Happy summer travels, everyone!

Luxembourg Gardens boat pond, Paris

One of many inexpensive activities in Paris is to sail boats in the Luxembourg Gardens, as my younger son is doing here.

Alone in Petra at sunrise

My Favorite Spot in the World for Sunrise

A lot of travelers aim to be in a particular spot for the sunset. If you ask me, sunrise is better. You get equally great photographs (thanks to that “Golden Hour” lighting that occurs twice daily—shortly after sunrise and shortly before sunset) but your pictures aren’t spoiled by hordes of tourists.

Petra caves

Locals live in the caves inside Petra

Sunrise is also the best time to watch the locals doing their thing—waking up in the rickshaws they slept in; heeding the mosque’s morning call to prayer; practicing their tai chi on the waterfront; setting up their stalls at the fish market; dropping their children off at school. At sunrise I’ve managed to be alone with the fishermen and feluccas on the banks of the Nile, as well as with saffron-robed monks amid the ruins of Angkor Wat.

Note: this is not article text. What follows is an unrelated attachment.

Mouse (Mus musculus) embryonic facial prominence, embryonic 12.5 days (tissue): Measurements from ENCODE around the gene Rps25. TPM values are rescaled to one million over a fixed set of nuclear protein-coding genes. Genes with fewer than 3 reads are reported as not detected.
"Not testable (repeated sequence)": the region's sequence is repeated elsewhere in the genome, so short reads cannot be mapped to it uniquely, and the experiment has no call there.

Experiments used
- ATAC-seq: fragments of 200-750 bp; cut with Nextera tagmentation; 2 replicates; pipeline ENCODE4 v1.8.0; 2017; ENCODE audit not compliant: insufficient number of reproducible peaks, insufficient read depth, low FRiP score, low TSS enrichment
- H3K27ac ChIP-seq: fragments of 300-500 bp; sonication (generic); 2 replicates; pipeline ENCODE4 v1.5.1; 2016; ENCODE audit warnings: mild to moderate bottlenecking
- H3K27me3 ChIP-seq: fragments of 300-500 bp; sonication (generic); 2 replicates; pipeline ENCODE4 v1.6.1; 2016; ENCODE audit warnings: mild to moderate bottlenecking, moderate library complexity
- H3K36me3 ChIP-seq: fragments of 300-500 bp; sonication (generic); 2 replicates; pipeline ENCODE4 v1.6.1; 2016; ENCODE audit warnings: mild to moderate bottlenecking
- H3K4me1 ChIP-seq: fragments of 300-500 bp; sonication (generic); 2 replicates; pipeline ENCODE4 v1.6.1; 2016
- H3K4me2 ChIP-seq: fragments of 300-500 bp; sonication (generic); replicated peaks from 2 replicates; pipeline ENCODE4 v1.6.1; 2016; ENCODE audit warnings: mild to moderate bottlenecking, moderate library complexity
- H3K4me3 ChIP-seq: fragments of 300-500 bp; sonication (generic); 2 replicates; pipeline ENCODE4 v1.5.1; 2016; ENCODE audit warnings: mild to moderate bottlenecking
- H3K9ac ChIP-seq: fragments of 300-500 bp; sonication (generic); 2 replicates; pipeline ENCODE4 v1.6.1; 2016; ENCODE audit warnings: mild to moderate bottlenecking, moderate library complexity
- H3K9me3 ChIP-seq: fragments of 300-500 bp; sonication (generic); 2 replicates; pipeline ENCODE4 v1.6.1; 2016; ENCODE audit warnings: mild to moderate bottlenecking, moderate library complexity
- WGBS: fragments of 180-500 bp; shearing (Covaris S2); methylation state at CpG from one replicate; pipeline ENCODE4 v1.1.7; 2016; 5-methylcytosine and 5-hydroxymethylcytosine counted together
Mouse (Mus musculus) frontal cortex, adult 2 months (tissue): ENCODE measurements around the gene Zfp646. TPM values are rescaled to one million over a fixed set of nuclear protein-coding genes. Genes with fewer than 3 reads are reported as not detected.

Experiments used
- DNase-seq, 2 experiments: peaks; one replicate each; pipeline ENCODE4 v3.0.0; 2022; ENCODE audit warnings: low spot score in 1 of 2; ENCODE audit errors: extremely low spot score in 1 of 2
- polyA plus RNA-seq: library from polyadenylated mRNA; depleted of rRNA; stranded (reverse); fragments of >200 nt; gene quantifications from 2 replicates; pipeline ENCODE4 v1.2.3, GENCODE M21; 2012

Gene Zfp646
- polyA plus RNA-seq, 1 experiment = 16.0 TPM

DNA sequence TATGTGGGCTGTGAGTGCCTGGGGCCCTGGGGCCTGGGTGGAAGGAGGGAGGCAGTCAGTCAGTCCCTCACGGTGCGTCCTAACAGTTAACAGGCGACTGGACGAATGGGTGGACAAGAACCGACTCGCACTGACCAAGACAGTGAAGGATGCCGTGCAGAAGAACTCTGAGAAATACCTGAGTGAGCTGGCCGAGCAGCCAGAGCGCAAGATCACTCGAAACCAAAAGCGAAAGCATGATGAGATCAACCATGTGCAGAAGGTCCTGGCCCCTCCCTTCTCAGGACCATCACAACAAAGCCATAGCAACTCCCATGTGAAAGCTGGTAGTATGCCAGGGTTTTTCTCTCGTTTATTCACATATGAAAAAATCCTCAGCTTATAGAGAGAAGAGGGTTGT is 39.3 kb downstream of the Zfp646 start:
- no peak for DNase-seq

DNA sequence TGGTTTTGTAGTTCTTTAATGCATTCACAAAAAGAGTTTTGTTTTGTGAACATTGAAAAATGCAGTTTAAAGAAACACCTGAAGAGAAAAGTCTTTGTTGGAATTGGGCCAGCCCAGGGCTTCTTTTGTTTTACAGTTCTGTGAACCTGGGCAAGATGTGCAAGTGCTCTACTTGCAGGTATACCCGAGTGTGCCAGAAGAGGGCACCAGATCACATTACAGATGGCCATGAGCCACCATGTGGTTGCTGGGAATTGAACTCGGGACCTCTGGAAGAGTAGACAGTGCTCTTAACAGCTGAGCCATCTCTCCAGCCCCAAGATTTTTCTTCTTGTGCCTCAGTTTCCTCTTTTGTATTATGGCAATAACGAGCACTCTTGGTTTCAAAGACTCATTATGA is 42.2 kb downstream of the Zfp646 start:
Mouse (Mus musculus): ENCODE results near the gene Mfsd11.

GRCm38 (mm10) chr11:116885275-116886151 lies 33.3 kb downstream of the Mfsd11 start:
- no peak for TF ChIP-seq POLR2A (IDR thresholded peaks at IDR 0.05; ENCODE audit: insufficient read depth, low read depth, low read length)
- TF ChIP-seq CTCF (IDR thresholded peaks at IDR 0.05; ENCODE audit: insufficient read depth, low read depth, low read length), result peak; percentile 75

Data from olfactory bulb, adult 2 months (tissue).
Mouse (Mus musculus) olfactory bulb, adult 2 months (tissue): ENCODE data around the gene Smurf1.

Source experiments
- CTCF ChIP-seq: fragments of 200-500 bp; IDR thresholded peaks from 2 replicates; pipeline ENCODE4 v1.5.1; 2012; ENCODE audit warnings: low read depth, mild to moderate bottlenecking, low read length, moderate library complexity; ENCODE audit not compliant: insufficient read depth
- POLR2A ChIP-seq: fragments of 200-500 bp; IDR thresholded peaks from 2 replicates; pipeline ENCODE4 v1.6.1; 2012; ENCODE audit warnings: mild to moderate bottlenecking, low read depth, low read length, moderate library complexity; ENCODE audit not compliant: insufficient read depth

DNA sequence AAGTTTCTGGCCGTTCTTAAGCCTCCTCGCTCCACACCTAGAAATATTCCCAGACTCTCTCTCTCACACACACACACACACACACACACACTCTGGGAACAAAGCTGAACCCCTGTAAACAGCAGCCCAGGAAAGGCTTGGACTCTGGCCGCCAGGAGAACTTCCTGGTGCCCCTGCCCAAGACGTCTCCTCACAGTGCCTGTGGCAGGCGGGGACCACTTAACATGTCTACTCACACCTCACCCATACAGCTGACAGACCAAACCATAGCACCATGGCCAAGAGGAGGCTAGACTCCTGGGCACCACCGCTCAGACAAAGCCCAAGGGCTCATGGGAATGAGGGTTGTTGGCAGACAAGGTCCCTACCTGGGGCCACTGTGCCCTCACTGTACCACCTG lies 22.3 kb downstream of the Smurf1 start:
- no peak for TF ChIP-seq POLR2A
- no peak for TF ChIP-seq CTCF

Petra, Jordan

This is typically Petra’s most crowded spot

My favorite sunrise ever, though, was in Jordan, at the ancient rock-hewn city of Petra, one of the new seven wonders of the world. The site officially opens at 6:00 a.m., but Tim and I found the gate wide open at 5:30 a.m. and walked right in. For one priceless hour—till the first tourists caught up with us—we were the only people there and felt like archaeologists who had discovered a lost world. The light at sunrise so intensified the colors in the sandstone that it quickly became clear how Petra got its nickname “The Rose City.”